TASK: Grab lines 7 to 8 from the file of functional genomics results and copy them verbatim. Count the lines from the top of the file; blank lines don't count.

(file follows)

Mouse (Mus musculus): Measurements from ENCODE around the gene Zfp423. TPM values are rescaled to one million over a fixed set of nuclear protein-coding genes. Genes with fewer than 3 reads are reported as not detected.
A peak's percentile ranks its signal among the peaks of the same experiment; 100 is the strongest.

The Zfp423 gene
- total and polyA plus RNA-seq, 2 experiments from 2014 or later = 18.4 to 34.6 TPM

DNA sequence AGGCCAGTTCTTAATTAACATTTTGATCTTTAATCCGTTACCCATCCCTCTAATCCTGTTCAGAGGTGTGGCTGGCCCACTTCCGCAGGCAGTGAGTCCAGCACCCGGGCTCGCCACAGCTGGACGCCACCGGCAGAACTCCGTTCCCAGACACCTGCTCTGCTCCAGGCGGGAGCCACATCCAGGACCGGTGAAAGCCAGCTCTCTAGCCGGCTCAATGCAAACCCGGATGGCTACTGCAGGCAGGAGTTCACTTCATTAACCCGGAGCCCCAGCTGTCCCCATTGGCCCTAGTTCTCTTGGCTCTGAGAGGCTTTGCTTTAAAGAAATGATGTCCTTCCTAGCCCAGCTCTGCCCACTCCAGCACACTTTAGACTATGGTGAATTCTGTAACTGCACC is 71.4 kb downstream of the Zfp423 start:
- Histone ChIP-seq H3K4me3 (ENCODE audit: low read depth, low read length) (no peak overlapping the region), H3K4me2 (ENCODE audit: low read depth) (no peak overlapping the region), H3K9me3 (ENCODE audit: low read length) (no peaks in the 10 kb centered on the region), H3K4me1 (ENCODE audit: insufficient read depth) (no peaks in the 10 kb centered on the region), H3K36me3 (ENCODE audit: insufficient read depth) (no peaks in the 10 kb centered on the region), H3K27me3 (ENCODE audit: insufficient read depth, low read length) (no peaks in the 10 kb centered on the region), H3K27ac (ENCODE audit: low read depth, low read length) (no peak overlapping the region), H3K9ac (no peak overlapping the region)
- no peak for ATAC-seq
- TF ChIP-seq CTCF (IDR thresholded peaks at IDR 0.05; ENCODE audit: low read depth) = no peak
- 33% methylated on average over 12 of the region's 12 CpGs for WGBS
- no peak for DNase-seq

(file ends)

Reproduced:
- no peak for ATAC-seq
- TF ChIP-seq CTCF (IDR thresholded peaks at IDR 0.05; ENCODE audit: low read depth) = no peak